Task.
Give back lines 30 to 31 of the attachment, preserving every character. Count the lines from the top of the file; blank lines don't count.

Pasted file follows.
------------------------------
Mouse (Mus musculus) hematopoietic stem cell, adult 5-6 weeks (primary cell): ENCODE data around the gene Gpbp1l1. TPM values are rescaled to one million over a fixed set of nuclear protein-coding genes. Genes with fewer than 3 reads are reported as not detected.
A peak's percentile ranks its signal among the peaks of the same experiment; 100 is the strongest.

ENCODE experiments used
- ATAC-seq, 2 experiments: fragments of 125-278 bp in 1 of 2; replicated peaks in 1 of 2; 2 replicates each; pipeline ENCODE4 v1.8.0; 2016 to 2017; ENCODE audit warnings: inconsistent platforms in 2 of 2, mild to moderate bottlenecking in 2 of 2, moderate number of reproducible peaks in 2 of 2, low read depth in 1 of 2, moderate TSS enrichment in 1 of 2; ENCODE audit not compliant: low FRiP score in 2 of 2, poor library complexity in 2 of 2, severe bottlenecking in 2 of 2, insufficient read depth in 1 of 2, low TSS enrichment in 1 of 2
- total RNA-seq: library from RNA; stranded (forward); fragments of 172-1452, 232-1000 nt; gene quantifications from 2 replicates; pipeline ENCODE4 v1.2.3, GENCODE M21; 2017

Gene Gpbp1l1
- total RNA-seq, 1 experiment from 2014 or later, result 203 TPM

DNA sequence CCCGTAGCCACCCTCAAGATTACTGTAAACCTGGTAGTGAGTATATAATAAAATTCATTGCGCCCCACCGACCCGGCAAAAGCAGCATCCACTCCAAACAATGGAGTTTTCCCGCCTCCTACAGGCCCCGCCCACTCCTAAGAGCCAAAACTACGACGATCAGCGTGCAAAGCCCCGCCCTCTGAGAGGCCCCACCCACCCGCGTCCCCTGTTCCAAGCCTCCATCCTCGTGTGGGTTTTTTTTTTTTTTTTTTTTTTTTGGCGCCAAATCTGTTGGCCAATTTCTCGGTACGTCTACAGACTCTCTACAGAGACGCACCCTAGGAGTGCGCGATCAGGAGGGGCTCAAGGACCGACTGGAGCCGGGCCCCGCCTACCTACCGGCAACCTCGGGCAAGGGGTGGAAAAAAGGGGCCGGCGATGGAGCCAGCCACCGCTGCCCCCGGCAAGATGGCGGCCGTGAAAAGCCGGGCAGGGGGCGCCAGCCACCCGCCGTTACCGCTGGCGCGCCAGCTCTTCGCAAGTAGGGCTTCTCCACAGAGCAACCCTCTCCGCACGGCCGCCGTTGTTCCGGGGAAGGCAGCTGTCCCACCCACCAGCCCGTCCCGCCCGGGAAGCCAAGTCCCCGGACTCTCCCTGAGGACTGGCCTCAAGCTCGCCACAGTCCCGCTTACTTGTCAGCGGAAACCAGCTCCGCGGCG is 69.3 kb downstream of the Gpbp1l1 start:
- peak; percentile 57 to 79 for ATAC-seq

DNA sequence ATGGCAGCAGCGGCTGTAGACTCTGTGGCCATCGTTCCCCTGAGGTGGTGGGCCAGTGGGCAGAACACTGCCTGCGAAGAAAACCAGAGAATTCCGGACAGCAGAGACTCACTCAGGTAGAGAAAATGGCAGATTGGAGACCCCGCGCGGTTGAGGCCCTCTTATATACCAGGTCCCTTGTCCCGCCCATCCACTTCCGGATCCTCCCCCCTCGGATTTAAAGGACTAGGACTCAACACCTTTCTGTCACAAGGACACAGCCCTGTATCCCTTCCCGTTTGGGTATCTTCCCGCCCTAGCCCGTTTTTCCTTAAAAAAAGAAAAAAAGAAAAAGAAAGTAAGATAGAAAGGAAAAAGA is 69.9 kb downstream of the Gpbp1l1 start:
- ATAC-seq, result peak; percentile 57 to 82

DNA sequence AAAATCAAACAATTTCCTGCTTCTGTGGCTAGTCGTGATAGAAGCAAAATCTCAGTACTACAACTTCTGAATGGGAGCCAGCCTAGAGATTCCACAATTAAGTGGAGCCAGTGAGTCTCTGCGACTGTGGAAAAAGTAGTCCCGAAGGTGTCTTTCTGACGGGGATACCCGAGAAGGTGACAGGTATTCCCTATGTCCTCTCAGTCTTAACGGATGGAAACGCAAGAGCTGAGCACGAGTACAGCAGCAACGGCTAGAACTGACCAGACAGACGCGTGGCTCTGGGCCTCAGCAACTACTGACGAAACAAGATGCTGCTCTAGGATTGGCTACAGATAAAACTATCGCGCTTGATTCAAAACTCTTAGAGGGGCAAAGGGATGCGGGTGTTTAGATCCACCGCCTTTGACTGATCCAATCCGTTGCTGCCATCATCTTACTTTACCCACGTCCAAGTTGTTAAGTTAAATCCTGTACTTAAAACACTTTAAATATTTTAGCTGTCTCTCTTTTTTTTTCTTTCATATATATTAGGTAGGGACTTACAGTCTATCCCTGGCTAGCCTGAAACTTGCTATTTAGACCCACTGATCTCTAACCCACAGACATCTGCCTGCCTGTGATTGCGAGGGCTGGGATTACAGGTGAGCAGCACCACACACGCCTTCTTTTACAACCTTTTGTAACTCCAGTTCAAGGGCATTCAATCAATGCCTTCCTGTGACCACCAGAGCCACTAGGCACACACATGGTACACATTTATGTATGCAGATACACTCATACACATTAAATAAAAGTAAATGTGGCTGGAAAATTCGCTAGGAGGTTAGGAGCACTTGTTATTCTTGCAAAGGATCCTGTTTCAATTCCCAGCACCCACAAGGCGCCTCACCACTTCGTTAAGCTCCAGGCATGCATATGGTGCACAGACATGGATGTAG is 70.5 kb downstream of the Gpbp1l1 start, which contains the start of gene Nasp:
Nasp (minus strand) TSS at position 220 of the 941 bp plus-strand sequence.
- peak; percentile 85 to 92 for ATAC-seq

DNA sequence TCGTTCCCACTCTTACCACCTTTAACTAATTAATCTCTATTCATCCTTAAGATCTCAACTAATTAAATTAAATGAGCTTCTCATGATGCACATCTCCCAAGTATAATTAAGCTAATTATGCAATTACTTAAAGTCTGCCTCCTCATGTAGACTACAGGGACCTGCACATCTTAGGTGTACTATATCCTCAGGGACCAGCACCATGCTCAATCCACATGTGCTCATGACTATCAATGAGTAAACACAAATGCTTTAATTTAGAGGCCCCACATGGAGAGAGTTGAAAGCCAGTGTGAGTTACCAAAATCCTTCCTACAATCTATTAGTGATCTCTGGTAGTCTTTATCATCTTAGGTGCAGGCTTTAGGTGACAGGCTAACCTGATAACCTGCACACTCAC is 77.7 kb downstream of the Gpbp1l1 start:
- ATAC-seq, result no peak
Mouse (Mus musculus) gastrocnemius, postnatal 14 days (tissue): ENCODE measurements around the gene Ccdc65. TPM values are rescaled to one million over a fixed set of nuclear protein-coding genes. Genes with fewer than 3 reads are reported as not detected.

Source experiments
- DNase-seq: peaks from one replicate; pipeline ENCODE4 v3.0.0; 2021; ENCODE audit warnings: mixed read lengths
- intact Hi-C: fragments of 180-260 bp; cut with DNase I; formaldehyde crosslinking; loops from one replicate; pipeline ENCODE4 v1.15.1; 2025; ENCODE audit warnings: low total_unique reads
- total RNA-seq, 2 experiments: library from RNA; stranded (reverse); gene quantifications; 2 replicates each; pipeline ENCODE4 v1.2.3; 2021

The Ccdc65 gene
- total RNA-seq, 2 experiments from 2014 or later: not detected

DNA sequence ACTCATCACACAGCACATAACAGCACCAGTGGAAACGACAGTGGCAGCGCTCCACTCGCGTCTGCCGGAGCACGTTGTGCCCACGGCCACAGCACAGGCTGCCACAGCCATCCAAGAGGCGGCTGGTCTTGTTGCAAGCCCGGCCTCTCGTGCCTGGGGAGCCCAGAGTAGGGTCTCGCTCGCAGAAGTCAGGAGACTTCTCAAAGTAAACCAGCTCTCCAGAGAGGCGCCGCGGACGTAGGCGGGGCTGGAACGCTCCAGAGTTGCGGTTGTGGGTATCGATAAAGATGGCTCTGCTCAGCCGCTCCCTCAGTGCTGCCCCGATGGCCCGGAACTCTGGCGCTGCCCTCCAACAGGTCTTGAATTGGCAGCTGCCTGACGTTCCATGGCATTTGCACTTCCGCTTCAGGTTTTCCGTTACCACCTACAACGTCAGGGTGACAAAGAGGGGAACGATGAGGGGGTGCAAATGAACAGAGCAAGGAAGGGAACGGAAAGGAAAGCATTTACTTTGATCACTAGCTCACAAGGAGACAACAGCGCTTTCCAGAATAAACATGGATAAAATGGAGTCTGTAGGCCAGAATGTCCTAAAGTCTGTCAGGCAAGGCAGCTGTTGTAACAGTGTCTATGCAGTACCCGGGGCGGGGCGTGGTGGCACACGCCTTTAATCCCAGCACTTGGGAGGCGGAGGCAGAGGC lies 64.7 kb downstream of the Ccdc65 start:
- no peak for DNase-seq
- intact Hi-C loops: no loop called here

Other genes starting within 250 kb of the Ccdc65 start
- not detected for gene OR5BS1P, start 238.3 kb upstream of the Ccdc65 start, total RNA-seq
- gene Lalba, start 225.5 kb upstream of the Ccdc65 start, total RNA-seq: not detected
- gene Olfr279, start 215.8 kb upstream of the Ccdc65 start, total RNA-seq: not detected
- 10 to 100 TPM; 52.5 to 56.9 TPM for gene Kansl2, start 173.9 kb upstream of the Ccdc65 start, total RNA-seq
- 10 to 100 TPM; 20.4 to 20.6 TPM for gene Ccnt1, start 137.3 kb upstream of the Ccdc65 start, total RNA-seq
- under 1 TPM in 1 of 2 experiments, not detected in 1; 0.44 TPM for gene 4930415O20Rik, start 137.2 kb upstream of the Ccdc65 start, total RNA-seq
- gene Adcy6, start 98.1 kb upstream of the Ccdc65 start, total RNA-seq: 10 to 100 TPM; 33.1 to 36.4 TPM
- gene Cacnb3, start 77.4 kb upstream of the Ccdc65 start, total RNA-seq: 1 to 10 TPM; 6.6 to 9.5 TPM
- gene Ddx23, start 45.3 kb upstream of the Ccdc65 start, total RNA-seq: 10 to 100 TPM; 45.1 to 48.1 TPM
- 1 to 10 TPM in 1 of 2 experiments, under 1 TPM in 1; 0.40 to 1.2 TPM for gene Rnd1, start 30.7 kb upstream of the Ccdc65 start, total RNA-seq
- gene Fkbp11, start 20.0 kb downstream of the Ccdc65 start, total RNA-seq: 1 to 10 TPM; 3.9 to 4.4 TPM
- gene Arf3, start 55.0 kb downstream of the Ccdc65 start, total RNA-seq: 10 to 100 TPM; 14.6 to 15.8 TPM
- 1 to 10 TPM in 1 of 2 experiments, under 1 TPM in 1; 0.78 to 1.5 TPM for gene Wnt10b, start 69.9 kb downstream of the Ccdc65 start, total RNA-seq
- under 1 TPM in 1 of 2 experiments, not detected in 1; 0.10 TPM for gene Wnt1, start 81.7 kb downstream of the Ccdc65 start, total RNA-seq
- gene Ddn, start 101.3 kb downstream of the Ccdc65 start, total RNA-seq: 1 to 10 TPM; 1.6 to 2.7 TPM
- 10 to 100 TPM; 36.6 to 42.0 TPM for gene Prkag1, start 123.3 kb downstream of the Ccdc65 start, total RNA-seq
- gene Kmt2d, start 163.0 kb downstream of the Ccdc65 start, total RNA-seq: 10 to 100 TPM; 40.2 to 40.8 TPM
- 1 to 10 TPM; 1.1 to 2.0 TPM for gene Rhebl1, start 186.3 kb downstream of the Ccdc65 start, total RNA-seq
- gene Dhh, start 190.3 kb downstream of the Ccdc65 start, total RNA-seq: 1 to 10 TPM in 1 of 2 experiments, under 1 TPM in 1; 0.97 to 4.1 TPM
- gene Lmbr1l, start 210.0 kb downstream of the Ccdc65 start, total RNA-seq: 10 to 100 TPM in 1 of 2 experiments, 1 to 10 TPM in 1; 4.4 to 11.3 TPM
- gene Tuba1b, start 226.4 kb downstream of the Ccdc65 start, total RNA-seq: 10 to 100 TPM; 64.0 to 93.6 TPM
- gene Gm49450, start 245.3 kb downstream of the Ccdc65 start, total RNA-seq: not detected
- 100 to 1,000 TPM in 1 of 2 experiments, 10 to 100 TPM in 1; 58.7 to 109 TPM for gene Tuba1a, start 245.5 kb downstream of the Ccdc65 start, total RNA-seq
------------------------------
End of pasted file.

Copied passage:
- gene Olfr279, start 215.8 kb upstream of the Ccdc65 start, total RNA-seq: not detected
- 10 to 100 TPM; 52.5 to 56.9 TPM for gene Kansl2, start 173.9 kb upstream of the Ccdc65 start, total RNA-seq